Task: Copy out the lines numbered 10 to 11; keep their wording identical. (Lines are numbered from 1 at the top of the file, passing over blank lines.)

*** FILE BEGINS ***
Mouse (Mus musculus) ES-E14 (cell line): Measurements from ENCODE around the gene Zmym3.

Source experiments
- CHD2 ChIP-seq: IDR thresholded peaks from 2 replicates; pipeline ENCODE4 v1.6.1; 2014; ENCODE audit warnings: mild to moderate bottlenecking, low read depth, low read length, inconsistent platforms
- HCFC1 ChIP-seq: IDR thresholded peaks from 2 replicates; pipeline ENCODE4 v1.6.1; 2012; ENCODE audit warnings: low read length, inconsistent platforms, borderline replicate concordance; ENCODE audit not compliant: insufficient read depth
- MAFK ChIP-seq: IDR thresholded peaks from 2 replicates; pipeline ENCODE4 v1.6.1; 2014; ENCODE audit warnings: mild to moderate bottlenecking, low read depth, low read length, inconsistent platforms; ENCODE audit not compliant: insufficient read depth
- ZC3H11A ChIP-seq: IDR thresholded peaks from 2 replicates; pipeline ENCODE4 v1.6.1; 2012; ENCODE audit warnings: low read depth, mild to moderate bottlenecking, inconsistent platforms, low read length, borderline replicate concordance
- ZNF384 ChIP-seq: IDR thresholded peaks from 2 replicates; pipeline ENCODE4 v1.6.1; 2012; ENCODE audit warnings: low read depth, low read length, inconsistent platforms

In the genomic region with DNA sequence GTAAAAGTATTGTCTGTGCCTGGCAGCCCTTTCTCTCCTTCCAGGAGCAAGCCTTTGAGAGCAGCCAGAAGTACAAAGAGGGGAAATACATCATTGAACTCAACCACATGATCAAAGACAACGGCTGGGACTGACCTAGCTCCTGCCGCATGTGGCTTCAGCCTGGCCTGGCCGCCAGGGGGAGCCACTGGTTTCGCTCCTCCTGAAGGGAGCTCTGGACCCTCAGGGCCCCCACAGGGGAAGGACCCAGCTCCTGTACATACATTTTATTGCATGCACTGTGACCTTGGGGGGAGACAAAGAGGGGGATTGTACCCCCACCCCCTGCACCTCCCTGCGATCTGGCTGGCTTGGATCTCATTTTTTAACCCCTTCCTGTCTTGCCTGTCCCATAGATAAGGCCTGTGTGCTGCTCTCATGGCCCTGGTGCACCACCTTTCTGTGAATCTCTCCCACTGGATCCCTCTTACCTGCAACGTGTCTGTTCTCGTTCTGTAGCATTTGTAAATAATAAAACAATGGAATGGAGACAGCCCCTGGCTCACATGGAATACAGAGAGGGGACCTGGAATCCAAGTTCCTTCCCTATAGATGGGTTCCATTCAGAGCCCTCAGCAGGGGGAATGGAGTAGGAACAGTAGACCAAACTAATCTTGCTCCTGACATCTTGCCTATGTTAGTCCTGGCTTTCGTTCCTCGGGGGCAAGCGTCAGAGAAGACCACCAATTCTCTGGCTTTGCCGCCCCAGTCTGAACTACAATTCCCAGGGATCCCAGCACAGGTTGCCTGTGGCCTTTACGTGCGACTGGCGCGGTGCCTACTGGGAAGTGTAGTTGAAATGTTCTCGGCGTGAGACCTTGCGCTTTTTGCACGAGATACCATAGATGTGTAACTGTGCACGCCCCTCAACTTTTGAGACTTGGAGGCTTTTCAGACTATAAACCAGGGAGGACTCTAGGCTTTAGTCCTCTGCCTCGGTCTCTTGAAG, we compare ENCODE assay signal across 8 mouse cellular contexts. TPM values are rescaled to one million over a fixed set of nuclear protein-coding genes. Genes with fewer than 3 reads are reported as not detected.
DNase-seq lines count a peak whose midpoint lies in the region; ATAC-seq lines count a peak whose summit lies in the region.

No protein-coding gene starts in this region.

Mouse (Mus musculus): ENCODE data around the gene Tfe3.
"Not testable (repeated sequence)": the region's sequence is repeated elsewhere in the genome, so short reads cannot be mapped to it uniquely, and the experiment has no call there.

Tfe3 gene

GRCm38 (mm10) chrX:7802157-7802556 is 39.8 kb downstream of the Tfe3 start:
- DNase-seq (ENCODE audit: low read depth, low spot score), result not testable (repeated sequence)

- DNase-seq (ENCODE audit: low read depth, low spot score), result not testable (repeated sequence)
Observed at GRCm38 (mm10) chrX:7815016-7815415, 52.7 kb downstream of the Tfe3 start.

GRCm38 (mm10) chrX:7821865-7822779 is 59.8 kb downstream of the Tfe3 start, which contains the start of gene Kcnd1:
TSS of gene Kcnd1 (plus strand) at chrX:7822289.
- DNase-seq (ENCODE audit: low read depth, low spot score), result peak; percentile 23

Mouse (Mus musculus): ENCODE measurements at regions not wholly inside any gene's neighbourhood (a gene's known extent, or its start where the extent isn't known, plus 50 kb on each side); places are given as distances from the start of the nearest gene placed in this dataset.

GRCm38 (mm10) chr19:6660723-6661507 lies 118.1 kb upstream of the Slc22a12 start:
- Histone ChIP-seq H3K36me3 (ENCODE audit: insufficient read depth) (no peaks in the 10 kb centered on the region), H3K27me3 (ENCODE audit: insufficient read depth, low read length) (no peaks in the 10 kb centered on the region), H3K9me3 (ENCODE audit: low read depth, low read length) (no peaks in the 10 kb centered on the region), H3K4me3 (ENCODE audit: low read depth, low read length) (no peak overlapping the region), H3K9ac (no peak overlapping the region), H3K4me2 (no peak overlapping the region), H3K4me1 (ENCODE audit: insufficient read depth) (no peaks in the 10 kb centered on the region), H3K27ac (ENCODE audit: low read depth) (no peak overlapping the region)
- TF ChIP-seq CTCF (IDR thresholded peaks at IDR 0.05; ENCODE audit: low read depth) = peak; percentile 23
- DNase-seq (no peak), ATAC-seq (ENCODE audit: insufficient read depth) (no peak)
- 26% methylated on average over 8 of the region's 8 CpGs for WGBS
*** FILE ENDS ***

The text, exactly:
No protein-coding gene starts in this region.

Mouse (Mus musculus): ENCODE data around the gene Tfe3.